Talking about Seeds

...Heirloom. Open-Pollinated. Hybrid. Genetically Engineered...

All of those are terms used to describe seeds.

Some invoke strong feelings, like pleasure (remembering the taste of Grandma's tomatoes) or anger/confusion (seeing fields of soybeans being sprayed down with Round-Up).

First, lets get a clear definitions. Heirloom seeds are open-pollinated varieties that have been around before 1945 (the common cut-off for a plant to be considered an heirloom), most often saved by home gardeners after they were dropped by seed companies and replaced by hybrids. Many of these heirlooms came about from amateur plant breeders who created hybrids then stabilized the variety by choosing the features they wanted from that plant year after year. Some heirlooms were created by professional plant breeders (using the same means as amateurs) for specific seed companies or growing regions.
Other heirlooms are family heirlooms, like our corn that we grow out to grind into cornmeal. My Baba (Grandmother) bought a package of Amazing Early Alberta flint corn and after planting it the first year saved the best cobs for seed and planted those next year instead of buying new seed. We still save Baba's Early AB corn seed 40 years later. It may not conform to more traditional definitions of heirloom, but it's definitely one to us!

Hybrids are the off-spring of a naturally occurring cross pollination. Sometimes it takes a little help from humans by hand-pollinating or ensuring the weather conditions (too damp, too dry, too cold, etc) don't interfere. Seeds saved from hybrids are not "true". They split back into their parents or into something else entirely (may be good or not so good). Sometimes a variety is listed as hybrid when it has actually been stabilized into an open-pollinated variety. There is NOTHING WRONG with planting hybrids, especially if you're not saving seeds and have crop-killing diseases in your area. Many hybrids are bred specifically to be resistant to late-blight, powdery mildew, mosaic virus, etc. You could always try to stabilize your favourite hybrid varieties if you're worried that the seed companies may drop it (which happens).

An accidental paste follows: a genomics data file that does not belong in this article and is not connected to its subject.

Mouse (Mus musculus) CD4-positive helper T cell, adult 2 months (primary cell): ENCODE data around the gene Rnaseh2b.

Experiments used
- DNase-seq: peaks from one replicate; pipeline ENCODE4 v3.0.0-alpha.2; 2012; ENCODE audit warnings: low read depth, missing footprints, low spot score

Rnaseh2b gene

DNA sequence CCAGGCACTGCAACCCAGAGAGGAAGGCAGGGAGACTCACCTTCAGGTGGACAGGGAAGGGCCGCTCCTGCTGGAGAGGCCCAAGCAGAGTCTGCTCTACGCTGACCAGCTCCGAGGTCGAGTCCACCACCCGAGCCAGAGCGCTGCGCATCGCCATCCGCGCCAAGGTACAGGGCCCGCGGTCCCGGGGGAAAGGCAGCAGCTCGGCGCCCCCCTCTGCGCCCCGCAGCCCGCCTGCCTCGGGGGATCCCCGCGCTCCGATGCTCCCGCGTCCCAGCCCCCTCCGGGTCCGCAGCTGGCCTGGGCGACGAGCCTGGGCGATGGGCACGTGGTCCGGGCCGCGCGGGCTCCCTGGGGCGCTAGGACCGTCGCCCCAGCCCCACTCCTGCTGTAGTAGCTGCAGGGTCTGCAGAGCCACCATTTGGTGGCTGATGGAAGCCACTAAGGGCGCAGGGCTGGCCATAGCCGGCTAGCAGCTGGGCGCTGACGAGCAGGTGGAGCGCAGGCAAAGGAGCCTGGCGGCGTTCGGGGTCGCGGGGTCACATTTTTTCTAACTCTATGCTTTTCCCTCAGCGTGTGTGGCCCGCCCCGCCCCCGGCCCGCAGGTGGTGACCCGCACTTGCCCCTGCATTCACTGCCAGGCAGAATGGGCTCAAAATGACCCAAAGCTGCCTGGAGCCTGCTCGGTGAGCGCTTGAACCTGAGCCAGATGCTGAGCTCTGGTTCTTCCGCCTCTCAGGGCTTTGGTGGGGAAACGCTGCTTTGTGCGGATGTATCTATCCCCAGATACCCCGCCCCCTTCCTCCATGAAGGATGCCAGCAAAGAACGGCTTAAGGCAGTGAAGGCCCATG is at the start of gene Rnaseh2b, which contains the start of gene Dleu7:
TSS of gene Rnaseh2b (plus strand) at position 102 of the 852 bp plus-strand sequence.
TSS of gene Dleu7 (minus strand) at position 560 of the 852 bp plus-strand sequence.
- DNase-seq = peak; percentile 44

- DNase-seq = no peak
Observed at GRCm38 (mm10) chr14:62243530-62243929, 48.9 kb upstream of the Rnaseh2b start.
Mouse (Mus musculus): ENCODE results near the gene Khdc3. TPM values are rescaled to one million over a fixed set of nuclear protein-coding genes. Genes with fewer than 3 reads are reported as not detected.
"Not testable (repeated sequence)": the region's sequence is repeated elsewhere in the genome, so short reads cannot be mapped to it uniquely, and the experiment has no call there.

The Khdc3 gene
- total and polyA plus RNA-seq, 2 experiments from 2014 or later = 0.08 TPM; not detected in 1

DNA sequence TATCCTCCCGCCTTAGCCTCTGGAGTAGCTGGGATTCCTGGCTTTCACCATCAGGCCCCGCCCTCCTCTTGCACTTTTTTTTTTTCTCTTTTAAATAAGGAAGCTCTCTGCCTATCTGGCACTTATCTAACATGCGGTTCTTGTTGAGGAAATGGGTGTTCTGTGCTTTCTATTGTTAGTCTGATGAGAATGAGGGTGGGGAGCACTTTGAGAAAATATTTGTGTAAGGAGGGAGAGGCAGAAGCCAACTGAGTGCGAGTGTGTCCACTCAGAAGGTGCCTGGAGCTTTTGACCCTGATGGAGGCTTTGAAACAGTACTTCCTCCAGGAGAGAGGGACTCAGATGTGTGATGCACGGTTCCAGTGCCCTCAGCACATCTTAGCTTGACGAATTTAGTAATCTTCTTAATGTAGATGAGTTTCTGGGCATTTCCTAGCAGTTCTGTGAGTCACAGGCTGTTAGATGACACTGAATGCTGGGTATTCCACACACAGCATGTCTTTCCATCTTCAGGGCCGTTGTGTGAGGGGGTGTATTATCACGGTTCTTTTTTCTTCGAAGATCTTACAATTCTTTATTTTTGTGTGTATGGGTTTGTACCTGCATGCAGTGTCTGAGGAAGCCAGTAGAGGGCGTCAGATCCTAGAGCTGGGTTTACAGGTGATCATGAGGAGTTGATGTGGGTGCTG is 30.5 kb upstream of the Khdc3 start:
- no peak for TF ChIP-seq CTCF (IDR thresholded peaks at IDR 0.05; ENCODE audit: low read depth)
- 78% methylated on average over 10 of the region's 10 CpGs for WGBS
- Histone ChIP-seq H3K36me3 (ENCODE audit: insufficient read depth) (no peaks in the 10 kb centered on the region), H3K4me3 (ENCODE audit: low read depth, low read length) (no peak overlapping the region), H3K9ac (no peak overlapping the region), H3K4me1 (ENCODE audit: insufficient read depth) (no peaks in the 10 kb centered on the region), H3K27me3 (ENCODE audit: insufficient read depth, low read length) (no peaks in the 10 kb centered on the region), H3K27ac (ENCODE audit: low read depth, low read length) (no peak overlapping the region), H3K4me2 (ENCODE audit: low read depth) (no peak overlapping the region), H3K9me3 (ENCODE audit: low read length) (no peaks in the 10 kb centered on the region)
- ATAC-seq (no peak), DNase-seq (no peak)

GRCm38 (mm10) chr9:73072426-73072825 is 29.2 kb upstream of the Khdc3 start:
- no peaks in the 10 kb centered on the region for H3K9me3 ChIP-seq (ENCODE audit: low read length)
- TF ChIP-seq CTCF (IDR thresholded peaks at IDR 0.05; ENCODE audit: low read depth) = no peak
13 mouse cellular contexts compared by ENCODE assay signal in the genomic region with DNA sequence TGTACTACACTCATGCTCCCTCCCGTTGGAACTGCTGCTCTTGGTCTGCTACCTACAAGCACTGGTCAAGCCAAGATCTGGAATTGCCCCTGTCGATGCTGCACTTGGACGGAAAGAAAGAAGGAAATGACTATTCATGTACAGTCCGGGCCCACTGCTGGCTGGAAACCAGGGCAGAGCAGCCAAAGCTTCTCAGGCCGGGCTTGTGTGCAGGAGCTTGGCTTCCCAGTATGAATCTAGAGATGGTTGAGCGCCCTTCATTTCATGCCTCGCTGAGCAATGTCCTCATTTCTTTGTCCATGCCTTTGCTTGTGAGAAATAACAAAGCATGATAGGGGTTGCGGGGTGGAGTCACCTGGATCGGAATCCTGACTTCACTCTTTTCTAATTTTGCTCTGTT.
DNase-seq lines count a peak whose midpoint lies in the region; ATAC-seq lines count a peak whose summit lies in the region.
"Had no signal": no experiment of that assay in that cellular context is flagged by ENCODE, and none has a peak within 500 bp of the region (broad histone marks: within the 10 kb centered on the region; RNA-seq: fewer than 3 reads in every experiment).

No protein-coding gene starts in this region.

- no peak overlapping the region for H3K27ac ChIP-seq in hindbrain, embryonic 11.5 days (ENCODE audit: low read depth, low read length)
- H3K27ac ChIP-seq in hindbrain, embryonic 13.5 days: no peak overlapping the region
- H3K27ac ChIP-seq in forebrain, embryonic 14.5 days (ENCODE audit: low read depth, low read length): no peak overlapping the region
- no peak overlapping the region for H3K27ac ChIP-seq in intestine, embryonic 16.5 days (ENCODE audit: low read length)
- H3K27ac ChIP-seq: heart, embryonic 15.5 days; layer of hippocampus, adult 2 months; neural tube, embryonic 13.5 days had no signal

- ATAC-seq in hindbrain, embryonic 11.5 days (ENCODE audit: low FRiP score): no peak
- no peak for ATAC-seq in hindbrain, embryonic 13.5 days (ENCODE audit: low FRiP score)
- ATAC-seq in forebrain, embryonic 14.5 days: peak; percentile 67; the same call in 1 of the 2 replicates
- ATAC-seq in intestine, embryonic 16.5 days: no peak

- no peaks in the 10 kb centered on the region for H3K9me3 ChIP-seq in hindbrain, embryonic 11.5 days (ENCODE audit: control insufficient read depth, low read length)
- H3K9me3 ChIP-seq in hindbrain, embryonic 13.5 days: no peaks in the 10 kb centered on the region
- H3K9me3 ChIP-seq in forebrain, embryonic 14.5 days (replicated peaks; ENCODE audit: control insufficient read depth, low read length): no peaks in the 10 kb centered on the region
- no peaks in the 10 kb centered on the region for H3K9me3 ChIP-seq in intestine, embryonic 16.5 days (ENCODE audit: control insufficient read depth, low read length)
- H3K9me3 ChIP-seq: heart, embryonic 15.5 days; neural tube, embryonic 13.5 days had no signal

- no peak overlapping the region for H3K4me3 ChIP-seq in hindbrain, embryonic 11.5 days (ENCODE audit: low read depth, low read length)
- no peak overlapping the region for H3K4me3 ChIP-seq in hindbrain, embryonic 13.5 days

All heirlooms are open-pollinated but not all open-pollinated varieties are heirlooms. Many open-pollinated varieties are too new to be considered an heirloom but their seeds can be saved from year to year and come-true, unless some natural cross-pollination occurred. Every year amateur and professional breeders release new open-pollinated types for home and market gardeners to enjoy. Some of them many even become the heirlooms 50 years from now!

All of these types of seeds, unless marked TM, are suitable for plant breeders to use as parent stock. 

tm plant variety.JPG
 

You'll notice I said Genetically Engineered, not genetically modified, earlier. All plants (and animals) are genetically modified organisms. Every time something reproduces it is never exactly the same. It has been modified, in some way, on a genetic level. Technically, not so bad.
What humans (mostly those working for chemical companies) are doing is engineering seeds. Changing the DNA by adding/subtracting something that could never have occurred in nature. It could only happen in a lab. These seeds are patented and only authorized farms may have those seeds in their possession and they are absolutely not allowed to save seed to replant the following year.

                     Click to read an article on Dr.Shiva by The New Yorker magazine

                     Click to read an article on Dr.Shiva by The New Yorker magazine

I understand that activists use the term GMO instead of GE, but just know that from a science perspective that they do mean different things. And it's always important to have proper information if you want to make informed choices.

So, are GE seeds so bad?